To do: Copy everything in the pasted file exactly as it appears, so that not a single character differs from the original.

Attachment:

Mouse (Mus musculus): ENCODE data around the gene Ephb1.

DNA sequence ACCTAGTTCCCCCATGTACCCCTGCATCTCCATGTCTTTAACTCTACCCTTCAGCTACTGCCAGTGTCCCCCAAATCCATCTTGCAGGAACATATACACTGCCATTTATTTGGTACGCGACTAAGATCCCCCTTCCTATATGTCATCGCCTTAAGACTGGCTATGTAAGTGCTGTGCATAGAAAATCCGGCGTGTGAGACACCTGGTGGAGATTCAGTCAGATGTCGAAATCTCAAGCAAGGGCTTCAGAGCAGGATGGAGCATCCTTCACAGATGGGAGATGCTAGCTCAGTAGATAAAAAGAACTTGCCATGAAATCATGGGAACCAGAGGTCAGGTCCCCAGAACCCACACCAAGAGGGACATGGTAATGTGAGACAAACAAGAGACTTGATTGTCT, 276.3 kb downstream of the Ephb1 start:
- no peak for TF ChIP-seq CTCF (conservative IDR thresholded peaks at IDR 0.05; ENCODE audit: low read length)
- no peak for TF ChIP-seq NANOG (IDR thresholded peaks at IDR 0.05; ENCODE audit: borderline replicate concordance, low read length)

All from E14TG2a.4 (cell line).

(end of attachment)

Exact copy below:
Mouse (Mus musculus): ENCODE data around the gene Ephb1.

DNA sequence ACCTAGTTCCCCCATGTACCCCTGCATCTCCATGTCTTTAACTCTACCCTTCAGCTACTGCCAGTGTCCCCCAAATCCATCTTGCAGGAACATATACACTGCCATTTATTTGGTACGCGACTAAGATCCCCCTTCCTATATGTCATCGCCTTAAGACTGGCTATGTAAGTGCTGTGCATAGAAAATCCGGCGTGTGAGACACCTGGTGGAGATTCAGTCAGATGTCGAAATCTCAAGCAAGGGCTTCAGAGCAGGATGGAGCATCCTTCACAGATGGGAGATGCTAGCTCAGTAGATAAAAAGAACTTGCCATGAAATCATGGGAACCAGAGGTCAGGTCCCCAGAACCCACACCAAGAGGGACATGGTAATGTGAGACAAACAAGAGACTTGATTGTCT, 276.3 kb downstream of the Ephb1 start:
- no peak for TF ChIP-seq CTCF (conservative IDR thresholded peaks at IDR 0.05; ENCODE audit: low read length)
- no peak for TF ChIP-seq NANOG (IDR thresholded peaks at IDR 0.05; ENCODE audit: borderline replicate concordance, low read length)

All from E14TG2a.4 (cell line).